Monday, June 27, 2016

Got No Grit...


...Used to be a purgoritive declaration spoken by callused folks, worn hard by life in a host of physical extremes, as well as the psychological effects of "keep on keeping on," no matter what. These were the kind of people who either died, or kept their feet, and didn't whine much about either prospect.

One might have cause to question whether modern life requires more or less of this once oft spoke characteristic in the people who live in it now, but one thing is quite clear. The more literal grit that makes modern life possible, in the form of sand, has really come to be in increasingly short supply.

I have posted before (here, here, and here)  of the geopolitics of sand, with various nations trying to use it to create convenient new "facts on the ground," even when it gets created by pushing oceans back, but now we face this new lack of grit because it has become just one more scarce resource. When you read the linked New York Times article linked below you will see just how important that resource has become. For which I have to ask my usual question: Is a cost based economic operating system up to the task of addressing this issue? And is it, as a consumption oriented monster, in no small way responsible for it?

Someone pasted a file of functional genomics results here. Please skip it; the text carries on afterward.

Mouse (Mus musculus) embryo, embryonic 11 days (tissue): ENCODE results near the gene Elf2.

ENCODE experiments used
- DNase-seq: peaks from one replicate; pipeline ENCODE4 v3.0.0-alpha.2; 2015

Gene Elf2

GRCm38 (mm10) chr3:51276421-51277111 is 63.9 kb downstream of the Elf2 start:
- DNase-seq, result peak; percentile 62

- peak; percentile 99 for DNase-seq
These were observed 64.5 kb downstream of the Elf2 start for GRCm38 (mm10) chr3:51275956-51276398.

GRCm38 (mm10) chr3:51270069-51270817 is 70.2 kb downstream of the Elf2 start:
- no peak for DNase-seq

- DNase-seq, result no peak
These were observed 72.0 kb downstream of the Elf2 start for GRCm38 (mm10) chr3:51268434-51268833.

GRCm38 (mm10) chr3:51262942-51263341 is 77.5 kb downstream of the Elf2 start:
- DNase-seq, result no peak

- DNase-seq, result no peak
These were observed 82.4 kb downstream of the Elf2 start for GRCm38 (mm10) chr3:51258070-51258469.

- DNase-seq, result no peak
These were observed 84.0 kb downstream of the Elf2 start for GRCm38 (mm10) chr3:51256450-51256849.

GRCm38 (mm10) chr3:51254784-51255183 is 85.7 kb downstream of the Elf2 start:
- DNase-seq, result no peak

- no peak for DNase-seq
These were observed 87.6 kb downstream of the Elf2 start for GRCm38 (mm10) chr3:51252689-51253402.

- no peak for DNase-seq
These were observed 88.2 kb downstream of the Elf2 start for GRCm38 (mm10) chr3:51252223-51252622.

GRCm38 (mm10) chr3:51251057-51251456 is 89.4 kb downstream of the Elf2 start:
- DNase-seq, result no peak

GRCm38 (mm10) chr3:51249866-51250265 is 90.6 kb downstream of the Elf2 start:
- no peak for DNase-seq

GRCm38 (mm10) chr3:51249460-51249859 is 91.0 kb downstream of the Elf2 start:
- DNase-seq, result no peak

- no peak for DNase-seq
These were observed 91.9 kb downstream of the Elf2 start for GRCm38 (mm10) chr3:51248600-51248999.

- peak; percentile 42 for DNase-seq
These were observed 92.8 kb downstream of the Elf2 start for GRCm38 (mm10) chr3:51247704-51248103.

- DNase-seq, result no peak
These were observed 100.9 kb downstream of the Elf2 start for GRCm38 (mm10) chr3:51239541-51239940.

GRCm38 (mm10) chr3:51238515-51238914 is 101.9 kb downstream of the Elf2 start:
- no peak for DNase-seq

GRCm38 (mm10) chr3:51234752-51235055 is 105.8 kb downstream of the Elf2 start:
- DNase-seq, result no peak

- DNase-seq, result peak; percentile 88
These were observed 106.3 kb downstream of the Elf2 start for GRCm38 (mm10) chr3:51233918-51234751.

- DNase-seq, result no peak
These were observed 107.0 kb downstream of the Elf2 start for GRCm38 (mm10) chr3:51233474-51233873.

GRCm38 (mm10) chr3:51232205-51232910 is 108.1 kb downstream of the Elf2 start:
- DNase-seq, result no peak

Believe it or not, we use more of this natural resource than any other except water and air. Sand is the thing modern cities are made of. Sand is the essential ingredient that makes modern life possible. And we are starting to run out.